"I would be much more proud if all our leagues were developed with the idea that you are competing on the basis of intellect and work and effort instead of just simply 'I am going to throw dollars against the wall'."
Mr Kroenke singled out Arsène's track record of attracting and recruiting young talent from around the world, the development of Emirates Stadium and the evolution of the Club as a whole. He said: "Arsène has been here 15 years and you look at what the Club had as assets and revenues back then. It's fantastic the growth that has occurred within the Club. It has been done very responsibly and they have the record for participating in the Champions League for the most consecutive years. For long-term stability and an approach to excellence, I think that's unsurpassed really.
"Anybody who is a sportsman would rather compete on the basis of intellectual equality rather than just being able to throw money against the wall.
"Anyone can go and buy a player but it takes a lot more to identify that player, develop that player and position him."
But would he be prepared to spend to compete? He replied: "Could you? Yeah. You could. I think that you want to be sure that you want to spend the money and I think that's what our manager does. He makes that evaluation. That's his job.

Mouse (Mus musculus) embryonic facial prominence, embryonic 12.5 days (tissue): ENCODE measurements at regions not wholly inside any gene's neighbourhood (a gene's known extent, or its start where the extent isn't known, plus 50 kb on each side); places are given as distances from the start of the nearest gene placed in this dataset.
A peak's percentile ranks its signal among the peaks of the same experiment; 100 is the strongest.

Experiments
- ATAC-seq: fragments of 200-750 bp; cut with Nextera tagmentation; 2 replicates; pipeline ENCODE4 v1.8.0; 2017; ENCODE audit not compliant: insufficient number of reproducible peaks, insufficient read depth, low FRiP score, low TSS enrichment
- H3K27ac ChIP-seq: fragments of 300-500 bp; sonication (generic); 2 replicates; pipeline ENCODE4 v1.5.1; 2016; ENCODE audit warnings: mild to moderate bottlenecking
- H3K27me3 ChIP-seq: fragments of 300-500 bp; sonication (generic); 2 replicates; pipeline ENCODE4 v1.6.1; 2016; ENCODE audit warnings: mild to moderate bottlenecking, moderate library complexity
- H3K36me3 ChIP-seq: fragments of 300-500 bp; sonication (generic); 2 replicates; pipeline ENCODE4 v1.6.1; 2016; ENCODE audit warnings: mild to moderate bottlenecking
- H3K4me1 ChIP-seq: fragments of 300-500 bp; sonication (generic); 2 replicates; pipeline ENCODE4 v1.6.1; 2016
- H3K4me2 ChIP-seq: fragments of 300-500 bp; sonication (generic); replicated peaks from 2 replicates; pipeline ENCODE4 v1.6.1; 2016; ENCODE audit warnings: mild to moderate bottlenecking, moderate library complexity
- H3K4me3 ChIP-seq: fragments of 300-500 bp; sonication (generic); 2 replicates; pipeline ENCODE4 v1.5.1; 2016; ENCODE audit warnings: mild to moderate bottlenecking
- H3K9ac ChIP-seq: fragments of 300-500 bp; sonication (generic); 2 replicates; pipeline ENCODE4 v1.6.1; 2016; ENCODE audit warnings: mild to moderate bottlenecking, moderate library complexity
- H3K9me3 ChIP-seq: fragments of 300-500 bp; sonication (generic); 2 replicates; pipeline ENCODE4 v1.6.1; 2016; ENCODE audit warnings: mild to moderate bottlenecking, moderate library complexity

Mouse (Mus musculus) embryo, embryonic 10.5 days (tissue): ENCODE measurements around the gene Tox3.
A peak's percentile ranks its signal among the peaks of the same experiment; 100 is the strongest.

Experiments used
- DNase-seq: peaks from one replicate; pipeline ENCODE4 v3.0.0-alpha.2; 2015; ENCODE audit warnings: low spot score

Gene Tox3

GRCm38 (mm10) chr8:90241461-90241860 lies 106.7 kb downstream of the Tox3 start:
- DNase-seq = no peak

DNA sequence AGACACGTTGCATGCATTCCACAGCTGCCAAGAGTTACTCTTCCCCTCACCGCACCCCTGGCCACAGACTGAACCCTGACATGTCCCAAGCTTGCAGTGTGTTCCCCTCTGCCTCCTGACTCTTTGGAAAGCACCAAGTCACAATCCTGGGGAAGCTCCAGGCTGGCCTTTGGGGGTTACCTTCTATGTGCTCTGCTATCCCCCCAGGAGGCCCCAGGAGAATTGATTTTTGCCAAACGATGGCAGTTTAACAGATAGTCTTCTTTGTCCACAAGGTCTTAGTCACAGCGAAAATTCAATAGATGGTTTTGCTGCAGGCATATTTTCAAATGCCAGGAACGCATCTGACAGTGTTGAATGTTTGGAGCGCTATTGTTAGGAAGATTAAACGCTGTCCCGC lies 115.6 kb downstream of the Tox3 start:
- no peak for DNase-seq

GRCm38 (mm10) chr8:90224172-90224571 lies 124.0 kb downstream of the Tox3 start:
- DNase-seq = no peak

"We have money. And it wasn’t because anybody sitting here ever said ‘don’t spend it’. Now, if you spend it all and there is no more money, you guys come and say ‘well Stan, we're short now, you need to spend some more money’.
"Well then you could blame me maybe but I don’t think you can blame me now. This Club is run a certain way and I think people are proud of the way it's run. And I think our fans are proud of the way it's run.
"I think the board should be given a lot of credit. If you go back to where this Club was, revenue-wise, in the early to mid-90s, in terms of assets and things then it's dramatically different.
"That didn't just happen by itself. It's not easy to do the things that they have accomplished. The board should be given credit for that."